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RV 101: A Complete Beginner’s Guide To The Different Types Of RVs

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There are many different types of RVs on the market. And each type will have a wide range of different floorplans, sizes, and price tags. For someone new to the world of RVing, it can be extremely difficult and confusing to figure out the different types and which one will be the best fit for them.

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From motorhomes to pop-up campers and everything in the middle, we are going to take a close look at all the different types and classes of RVs. We will begin to peel back the layers of this proverbial onion layer by layer and by the end of this article, you will have a firm grasp on what makes each RV type different.

In addition to covering the different types and classes of RVs, we will also discuss what sets them apart from one another and how to easily spot the differences.

So, if you’re ready, grab a cup of joe or a tall glass of iced tea.

Let’s jump in…

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What Is An RV?

Before we get too deep into what the different types of RVs are, first let’s discuss what an RV actually is.

The term “RV” is a blanket term that is used to describe any form of recreational vehicle that has a living space or sleeping quarters.

Most people think of something that only retired people drive when they hear the term “RV”. They picture an older, overly tanned couple in a huge motorhome lumbering down the highway in tropical shirts, safari hats, and khaki shorts with black socks.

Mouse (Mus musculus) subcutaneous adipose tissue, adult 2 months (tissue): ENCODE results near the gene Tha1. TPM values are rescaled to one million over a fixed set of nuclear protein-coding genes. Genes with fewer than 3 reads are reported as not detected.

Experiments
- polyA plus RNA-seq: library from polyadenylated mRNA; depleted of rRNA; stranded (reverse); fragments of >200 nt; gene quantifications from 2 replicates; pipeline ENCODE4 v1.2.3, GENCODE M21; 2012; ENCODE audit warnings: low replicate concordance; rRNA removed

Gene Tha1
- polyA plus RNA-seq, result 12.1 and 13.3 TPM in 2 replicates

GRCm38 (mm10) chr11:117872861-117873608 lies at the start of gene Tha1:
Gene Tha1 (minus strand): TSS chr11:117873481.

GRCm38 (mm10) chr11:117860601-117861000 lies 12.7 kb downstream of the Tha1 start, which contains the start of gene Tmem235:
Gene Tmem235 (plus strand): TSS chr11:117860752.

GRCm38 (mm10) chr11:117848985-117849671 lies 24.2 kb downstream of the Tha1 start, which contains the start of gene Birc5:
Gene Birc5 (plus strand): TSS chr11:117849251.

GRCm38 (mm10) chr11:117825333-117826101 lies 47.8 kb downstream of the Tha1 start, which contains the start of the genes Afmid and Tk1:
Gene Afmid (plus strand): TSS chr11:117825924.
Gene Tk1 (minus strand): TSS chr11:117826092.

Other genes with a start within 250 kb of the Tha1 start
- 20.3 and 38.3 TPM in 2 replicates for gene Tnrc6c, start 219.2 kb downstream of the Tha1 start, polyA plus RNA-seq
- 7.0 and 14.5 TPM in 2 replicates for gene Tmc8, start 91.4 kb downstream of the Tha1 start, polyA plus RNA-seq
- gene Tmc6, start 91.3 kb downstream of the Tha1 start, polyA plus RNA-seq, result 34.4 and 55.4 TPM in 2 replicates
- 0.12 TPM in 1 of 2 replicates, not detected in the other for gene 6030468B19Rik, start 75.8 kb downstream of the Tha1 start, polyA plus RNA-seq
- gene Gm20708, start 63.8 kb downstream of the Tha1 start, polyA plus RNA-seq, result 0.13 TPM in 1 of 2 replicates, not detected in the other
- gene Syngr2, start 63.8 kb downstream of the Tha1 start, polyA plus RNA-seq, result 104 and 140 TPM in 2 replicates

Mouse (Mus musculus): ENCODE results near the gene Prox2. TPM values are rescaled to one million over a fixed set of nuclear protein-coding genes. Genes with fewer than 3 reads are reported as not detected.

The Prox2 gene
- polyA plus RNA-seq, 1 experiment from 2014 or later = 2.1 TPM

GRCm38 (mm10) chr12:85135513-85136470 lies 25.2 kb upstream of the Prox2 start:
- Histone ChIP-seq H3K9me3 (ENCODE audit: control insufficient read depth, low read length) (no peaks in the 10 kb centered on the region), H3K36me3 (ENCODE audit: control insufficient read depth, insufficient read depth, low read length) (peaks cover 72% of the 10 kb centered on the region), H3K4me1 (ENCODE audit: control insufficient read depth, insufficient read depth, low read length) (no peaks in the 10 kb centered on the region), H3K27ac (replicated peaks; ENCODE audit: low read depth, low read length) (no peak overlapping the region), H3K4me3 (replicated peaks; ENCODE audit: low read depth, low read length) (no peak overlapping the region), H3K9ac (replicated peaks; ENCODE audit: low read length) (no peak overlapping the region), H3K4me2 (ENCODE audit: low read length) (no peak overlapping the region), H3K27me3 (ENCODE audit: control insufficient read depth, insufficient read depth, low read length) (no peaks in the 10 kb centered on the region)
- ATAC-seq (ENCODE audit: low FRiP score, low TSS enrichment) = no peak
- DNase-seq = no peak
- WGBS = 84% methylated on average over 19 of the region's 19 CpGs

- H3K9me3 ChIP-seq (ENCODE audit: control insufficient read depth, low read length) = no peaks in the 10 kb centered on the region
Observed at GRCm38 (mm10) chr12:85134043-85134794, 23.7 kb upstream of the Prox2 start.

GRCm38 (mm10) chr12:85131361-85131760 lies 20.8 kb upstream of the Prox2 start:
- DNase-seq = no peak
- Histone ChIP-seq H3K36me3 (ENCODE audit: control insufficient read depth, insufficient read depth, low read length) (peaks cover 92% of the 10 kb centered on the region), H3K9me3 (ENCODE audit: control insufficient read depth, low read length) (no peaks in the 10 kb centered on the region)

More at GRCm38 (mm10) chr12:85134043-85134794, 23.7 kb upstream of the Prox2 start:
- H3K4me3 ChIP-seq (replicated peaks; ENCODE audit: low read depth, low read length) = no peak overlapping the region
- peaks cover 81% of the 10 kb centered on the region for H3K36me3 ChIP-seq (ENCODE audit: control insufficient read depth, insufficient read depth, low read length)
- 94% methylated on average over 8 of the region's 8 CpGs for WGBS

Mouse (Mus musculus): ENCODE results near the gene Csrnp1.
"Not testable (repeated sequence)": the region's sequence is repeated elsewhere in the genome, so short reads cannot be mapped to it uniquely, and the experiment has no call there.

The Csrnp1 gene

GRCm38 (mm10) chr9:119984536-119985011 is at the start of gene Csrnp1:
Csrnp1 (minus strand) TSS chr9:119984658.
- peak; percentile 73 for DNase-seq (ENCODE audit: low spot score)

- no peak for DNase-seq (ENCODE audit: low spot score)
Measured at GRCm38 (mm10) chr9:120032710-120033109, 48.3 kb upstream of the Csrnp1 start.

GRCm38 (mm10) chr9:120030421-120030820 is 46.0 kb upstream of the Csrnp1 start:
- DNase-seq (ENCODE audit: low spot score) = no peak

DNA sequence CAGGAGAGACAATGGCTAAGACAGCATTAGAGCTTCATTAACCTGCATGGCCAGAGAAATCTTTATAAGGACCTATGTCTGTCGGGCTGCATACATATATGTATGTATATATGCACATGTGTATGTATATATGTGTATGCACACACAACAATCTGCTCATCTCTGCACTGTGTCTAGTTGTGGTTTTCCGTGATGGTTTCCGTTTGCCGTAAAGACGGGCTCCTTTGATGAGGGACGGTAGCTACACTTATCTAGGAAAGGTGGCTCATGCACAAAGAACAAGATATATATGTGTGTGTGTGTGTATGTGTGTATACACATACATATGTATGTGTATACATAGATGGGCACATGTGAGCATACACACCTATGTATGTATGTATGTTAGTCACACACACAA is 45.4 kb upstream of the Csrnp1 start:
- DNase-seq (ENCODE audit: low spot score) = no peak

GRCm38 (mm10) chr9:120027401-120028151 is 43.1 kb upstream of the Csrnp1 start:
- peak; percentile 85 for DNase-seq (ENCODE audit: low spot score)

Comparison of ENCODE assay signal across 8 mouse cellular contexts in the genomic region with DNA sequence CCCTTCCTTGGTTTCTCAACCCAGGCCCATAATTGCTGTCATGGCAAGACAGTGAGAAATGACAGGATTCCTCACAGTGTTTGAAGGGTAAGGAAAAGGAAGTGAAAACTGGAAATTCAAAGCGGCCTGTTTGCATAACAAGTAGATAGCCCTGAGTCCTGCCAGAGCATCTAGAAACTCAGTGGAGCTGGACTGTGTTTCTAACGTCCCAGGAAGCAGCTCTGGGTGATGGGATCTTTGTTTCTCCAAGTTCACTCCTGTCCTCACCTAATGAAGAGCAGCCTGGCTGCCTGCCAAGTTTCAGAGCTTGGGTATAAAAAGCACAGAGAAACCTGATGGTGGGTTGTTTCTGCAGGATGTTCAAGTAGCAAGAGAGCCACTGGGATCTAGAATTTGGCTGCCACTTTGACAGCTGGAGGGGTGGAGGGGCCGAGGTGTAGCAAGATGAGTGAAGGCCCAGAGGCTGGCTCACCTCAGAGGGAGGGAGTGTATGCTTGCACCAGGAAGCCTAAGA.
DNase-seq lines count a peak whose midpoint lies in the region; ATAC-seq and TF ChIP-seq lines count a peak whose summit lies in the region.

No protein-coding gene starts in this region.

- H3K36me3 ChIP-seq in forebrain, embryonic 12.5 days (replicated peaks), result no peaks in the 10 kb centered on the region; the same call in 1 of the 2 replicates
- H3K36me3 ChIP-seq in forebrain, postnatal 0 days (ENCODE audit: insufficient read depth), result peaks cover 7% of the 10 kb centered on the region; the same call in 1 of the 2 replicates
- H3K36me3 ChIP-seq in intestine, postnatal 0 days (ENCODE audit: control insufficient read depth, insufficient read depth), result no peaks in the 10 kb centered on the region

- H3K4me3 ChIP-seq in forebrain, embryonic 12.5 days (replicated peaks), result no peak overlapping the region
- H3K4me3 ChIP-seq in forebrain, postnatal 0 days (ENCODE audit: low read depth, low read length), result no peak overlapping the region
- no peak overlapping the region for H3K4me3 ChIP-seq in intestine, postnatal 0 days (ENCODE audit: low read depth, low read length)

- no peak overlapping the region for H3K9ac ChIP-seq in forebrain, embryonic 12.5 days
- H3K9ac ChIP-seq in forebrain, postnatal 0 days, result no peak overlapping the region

But that’s just not the case. An RV is anything from the huge Class A motorhomes, like the tropical shirt wearing guy is driving above, all the way down to the smallest of campers.

What Are The Two Main Types Of RVs?

RVs are available in two main types, or categories. Drivable (motorhome) and towable (travel trailer).

Motorhomes

RV Holding Tanks FI

As the name implies, motorhomes have an engine. Because the motor and living space are combined, this type of RV may be more comfortable for beginners that aren’t used to towing a trailer behind another vehicle. Plus, they are much easier to back into a campsite than their towable counterparts.

Motorhomes are divided into classes based on their size, chassis, and engine. More on that below.

Larger motorhomes, and some smaller models, will have all the amenities and conveniences of home, like residential appliances and fireplaces. Heck, some even come with high-end luxury features like heated floors, wood cabinetry, ceiling fans, and porcelain sinks and toilets. Because of their size and comfort, many full-time RVers choose this type of RV for their travels.

Towable RVs

Opus OP15 Camper

Towable RVs, often referred to as travel trailers or camper trailers, are hooked to a vehicle either at the rear bumper or in the middle of the truck bed (fifth wheel). These types of RVs are available in multiple sizes, lengths, and weights. The size of the towing vehicle needed will be solely dependent on the weight of the RV.